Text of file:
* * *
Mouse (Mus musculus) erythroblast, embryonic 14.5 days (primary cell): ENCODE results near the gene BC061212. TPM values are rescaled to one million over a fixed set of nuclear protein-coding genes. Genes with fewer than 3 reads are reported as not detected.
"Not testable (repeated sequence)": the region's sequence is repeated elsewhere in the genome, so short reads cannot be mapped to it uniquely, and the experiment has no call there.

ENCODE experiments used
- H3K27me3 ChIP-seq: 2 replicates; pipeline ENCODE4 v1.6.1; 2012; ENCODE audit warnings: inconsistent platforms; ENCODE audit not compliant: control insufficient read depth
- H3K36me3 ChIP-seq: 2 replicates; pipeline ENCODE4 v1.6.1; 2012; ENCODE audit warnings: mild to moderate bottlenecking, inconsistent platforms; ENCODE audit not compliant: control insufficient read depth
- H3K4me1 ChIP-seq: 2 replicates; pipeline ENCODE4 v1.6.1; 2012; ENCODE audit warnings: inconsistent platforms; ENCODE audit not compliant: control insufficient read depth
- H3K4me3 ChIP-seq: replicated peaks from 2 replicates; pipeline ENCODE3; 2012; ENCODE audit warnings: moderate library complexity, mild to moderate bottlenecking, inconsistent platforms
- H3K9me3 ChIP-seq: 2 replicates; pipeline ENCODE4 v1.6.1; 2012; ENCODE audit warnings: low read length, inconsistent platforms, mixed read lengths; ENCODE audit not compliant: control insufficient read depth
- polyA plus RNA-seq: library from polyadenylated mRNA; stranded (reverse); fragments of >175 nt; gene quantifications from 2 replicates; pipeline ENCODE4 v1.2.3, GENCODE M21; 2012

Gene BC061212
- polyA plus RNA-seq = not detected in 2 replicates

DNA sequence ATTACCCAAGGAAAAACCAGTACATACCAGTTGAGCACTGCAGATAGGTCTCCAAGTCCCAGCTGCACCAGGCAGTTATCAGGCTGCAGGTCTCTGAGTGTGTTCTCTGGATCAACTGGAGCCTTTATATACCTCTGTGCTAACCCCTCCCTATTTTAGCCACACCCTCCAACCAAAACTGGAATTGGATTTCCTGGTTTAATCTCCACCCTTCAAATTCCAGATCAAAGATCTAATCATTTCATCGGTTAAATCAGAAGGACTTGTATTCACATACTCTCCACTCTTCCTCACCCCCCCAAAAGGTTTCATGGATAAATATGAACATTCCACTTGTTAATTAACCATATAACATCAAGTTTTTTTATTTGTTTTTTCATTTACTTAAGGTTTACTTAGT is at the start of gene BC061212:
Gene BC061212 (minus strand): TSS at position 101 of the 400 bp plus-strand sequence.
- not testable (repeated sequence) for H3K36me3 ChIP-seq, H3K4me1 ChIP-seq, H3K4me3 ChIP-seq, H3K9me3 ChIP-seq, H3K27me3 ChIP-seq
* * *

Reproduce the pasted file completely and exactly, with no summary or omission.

Mouse (Mus musculus) erythroblast, embryonic 14.5 days (primary cell): ENCODE results near the gene BC061212. TPM values are rescaled to one million over a fixed set of nuclear protein-coding genes. Genes with fewer than 3 reads are reported as not detected.
"Not testable (repeated sequence)": the region's sequence is repeated elsewhere in the genome, so short reads cannot be mapped to it uniquely, and the experiment has no call there.

ENCODE experiments used
- H3K27me3 ChIP-seq: 2 replicates; pipeline ENCODE4 v1.6.1; 2012; ENCODE audit warnings: inconsistent platforms; ENCODE audit not compliant: control insufficient read depth
- H3K36me3 ChIP-seq: 2 replicates; pipeline ENCODE4 v1.6.1; 2012; ENCODE audit warnings: mild to moderate bottlenecking, inconsistent platforms; ENCODE audit not compliant: control insufficient read depth
- H3K4me1 ChIP-seq: 2 replicates; pipeline ENCODE4 v1.6.1; 2012; ENCODE audit warnings: inconsistent platforms; ENCODE audit not compliant: control insufficient read depth
- H3K4me3 ChIP-seq: replicated peaks from 2 replicates; pipeline ENCODE3; 2012; ENCODE audit warnings: moderate library complexity, mild to moderate bottlenecking, inconsistent platforms
- H3K9me3 ChIP-seq: 2 replicates; pipeline ENCODE4 v1.6.1; 2012; ENCODE audit warnings: low read length, inconsistent platforms, mixed read lengths; ENCODE audit not compliant: control insufficient read depth
- polyA plus RNA-seq: library from polyadenylated mRNA; stranded (reverse); fragments of >175 nt; gene quantifications from 2 replicates; pipeline ENCODE4 v1.2.3, GENCODE M21; 2012

Gene BC061212
- polyA plus RNA-seq = not detected in 2 replicates

DNA sequence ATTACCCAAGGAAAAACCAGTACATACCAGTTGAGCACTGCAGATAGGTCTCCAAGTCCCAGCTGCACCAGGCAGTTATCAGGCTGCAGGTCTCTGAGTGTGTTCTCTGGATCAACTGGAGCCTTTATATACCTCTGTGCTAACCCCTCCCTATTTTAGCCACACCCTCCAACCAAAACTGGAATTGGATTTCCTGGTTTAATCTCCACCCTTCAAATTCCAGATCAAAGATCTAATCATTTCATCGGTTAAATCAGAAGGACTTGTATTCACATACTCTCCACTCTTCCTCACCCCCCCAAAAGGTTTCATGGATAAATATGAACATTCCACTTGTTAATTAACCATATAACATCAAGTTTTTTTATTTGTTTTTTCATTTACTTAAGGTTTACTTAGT is at the start of gene BC061212:
Gene BC061212 (minus strand): TSS at position 101 of the 400 bp plus-strand sequence.
- not testable (repeated sequence) for H3K36me3 ChIP-seq, H3K4me1 ChIP-seq, H3K4me3 ChIP-seq, H3K9me3 ChIP-seq, H3K27me3 ChIP-seq